…….do the most. Is that true? Many would say that it cannot be. The argument goes that all that time spent in prayer could be utilized more usefully in doing something productive. But that argument is wrong! It is true; those who pray most do the most.
Martin Luther memorably (and challengingly) said “If I fail to spend two hours in prayer each morning, the devil gets the victory through the day. I have so much business, I cannot go without spending three hours daily in prayer.” Such reasoning is completely counter-intuitive because we can see prayer as “dead” time and doing as “living” time.
To think that prayer time is dead time is a gross folly. Rather, in prayer we become alive to God so the we can live lives that bring life and good to others. A praying man is a person who is alive.
When we pray we are forming ourselves in the mind of God. This means that our activity is conformed to the ways of God. We are being saved from wasted activity. Prayerless activity tends towards the chaotic and impotent. Prayer filled activity tends towards profit and productivity.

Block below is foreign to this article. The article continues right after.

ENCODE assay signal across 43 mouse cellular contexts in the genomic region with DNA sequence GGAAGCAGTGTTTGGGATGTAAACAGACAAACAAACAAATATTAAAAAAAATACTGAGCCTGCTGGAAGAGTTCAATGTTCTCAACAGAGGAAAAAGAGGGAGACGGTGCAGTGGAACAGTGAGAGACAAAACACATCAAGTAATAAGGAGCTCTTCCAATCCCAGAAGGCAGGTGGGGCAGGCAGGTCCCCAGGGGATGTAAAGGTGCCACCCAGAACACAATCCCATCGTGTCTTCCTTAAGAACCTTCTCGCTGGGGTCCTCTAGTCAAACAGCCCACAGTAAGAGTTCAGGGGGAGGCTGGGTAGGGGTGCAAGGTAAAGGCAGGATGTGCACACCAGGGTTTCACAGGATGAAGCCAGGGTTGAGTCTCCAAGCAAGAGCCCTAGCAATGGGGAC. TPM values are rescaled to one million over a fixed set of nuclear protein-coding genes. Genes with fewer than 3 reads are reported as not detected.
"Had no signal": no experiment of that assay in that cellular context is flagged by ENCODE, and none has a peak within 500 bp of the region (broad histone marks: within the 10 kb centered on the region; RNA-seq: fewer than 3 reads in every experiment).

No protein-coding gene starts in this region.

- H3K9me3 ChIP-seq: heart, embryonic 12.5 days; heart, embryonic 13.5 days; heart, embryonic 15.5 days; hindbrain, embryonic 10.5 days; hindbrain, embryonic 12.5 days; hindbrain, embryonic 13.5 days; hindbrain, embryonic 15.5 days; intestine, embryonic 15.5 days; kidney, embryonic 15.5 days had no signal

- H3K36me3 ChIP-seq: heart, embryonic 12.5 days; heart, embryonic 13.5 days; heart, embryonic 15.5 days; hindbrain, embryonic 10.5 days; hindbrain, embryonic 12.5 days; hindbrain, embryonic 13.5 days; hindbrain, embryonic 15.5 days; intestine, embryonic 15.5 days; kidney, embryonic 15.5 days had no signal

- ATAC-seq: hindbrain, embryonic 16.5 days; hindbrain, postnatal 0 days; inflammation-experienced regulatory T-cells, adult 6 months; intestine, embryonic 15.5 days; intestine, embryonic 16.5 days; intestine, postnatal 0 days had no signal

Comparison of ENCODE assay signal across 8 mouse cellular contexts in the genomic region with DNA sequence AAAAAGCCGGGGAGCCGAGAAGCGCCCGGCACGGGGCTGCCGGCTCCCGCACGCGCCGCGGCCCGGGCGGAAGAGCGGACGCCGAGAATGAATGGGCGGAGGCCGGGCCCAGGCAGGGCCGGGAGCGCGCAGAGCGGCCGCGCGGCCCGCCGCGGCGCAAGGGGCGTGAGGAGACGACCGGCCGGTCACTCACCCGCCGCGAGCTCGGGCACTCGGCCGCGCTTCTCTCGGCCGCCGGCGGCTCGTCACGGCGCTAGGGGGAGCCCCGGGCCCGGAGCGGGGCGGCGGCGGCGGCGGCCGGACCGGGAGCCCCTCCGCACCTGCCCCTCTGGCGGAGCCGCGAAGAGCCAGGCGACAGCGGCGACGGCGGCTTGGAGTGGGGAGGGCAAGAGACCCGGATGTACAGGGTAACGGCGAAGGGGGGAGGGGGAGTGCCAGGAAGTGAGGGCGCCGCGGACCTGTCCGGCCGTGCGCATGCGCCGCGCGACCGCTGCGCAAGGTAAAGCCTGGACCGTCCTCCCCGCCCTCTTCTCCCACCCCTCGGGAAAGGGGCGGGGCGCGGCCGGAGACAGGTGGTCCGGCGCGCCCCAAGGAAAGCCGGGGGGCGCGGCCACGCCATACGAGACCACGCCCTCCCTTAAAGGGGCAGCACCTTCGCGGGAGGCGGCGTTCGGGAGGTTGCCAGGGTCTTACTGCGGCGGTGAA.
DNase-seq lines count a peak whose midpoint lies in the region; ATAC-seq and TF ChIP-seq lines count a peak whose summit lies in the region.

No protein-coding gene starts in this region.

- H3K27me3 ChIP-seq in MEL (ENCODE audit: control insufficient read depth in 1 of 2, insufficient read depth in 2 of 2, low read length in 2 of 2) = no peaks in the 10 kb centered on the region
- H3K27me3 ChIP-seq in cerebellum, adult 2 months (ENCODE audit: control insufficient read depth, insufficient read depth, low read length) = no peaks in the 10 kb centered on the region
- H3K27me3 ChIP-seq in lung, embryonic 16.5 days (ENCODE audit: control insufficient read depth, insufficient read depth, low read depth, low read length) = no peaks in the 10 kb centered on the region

If you look at the life of David you can often suss what is about to happen as regards to whether or not he seeks the Lord. When he seeks the Lord the trajectory is good and good outcomes are anticipated. When he fails to pray, the trajectory of his life and activity is bad.
Engaging in any activity without praying displays presumption on our part. We presume that we can go forward without God. In such a scenario we become the deliverers of the kiss of death into our activities and the lives of others.. Rather than turning things to gold we turn things into corpses.
As a concomitant of praying much and doing much we also enjoy much. As God works through us we can know His joy in the things we undertake. The meshing together of the flow of our lives for Christ is seen when Paul says to the Thessalonians
16 Rejoice always, 17 pray without ceasing, 18 give thanks in all circumstances; for this is the will of God in Christ Jesus for you. 19 Do not quench the Spirit. 20 Do not despise prophecies, 21 but test everything; hold fast what is good. 22 Abstain from every form of evil. (1 Thess. 5:16-22).
We notice here how rejoicing, praying and giving thanks pile on top of each other as we work out the Spirit and Word filled life. Accordingly, we learn that no only do the people pray do the most they also enjoy the most.
Ultimately this is all to do with the fact that prayer is about communion with God. And how much am I praying? The answer to such a question will really indicate whether or not I am living well.